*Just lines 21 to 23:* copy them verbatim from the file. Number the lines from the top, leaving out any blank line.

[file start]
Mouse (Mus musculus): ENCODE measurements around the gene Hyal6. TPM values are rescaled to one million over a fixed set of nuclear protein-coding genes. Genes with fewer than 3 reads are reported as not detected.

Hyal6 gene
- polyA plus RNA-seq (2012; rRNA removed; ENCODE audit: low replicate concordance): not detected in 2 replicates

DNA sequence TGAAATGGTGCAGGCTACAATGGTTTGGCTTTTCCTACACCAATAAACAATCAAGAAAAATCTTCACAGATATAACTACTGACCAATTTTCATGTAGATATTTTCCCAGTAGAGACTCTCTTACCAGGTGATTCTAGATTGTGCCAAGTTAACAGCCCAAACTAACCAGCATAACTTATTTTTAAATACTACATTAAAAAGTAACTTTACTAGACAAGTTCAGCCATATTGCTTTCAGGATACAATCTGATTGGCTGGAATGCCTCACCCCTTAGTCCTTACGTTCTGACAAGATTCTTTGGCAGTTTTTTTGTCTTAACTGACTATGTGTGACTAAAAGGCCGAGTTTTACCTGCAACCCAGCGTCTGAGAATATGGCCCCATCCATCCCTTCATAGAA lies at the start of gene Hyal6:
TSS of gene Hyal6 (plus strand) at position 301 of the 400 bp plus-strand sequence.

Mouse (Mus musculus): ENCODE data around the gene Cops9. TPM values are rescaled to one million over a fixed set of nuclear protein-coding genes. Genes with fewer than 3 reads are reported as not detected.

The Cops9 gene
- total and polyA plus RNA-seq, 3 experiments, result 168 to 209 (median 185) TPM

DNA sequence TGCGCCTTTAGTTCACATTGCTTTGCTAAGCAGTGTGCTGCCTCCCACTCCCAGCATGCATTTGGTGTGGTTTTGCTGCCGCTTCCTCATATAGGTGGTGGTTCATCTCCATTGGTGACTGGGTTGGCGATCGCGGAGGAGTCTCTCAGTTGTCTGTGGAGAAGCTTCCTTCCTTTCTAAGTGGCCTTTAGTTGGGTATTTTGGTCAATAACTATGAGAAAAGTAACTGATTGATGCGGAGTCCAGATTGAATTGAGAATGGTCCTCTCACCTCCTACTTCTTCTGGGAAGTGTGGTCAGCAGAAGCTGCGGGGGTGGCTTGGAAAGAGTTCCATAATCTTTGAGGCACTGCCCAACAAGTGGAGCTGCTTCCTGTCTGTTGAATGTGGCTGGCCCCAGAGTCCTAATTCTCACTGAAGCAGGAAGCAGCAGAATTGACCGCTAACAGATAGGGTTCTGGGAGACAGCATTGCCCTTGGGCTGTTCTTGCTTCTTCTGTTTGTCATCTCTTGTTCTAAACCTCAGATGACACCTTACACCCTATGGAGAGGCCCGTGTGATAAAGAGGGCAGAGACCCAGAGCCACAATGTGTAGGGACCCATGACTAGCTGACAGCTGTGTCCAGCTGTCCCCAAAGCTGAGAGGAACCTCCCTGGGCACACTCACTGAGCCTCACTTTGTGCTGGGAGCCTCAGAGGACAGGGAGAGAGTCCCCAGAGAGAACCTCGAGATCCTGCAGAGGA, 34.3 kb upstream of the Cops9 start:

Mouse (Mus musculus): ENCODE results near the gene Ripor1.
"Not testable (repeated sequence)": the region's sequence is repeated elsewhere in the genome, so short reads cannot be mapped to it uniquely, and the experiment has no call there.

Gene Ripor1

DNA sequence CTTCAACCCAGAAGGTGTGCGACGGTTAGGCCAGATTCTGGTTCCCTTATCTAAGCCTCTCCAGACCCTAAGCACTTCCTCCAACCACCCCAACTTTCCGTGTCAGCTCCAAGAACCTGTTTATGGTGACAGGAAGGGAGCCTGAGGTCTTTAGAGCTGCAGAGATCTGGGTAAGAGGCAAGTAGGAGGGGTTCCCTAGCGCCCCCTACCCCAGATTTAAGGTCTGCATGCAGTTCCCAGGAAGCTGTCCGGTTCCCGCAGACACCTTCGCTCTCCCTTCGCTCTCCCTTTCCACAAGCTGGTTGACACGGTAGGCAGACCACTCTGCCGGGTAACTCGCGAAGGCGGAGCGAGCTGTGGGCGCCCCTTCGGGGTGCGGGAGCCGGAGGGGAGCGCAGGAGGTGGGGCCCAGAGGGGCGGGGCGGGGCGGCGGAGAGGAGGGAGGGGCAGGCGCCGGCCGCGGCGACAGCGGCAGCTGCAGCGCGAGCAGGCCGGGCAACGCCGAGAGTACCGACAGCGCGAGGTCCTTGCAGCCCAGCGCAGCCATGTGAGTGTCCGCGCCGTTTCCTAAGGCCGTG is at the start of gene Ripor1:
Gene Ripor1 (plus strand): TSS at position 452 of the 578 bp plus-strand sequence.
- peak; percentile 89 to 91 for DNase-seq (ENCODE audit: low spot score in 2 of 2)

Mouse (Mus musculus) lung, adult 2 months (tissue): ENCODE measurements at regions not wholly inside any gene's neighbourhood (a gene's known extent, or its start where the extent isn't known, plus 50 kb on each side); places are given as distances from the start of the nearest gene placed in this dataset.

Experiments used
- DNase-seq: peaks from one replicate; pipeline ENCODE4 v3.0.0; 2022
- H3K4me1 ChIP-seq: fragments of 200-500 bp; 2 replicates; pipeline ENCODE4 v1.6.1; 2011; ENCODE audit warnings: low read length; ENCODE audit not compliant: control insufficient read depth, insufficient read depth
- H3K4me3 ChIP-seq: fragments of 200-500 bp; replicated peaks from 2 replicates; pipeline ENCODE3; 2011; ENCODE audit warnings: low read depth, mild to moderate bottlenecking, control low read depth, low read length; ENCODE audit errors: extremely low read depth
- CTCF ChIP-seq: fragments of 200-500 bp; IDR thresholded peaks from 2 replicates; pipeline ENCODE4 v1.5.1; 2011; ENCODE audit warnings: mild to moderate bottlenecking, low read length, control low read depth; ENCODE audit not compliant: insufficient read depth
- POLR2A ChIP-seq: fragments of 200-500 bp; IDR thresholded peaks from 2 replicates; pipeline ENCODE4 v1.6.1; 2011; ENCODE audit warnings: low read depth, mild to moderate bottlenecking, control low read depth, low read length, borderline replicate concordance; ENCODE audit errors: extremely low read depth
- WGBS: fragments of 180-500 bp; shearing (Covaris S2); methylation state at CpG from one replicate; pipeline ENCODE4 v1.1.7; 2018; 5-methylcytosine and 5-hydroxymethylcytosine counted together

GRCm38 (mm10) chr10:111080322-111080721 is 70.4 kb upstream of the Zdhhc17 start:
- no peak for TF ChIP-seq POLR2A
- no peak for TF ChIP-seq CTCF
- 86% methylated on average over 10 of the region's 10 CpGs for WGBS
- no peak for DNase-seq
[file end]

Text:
- CTCF ChIP-seq: fragments of 200-500 bp; IDR thresholded peaks from 2 replicates; pipeline ENCODE4 v1.5.1; 2011; ENCODE audit warnings: mild to moderate bottlenecking, low read length, control low read depth; ENCODE audit not compliant: insufficient read depth
- POLR2A ChIP-seq: fragments of 200-500 bp; IDR thresholded peaks from 2 replicates; pipeline ENCODE4 v1.6.1; 2011; ENCODE audit warnings: low read depth, mild to moderate bottlenecking, control low read depth, low read length, borderline replicate concordance; ENCODE audit errors: extremely low read depth
- WGBS: fragments of 180-500 bp; shearing (Covaris S2); methylation state at CpG from one replicate; pipeline ENCODE4 v1.1.7; 2018; 5-methylcytosine and 5-hydroxymethylcytosine counted together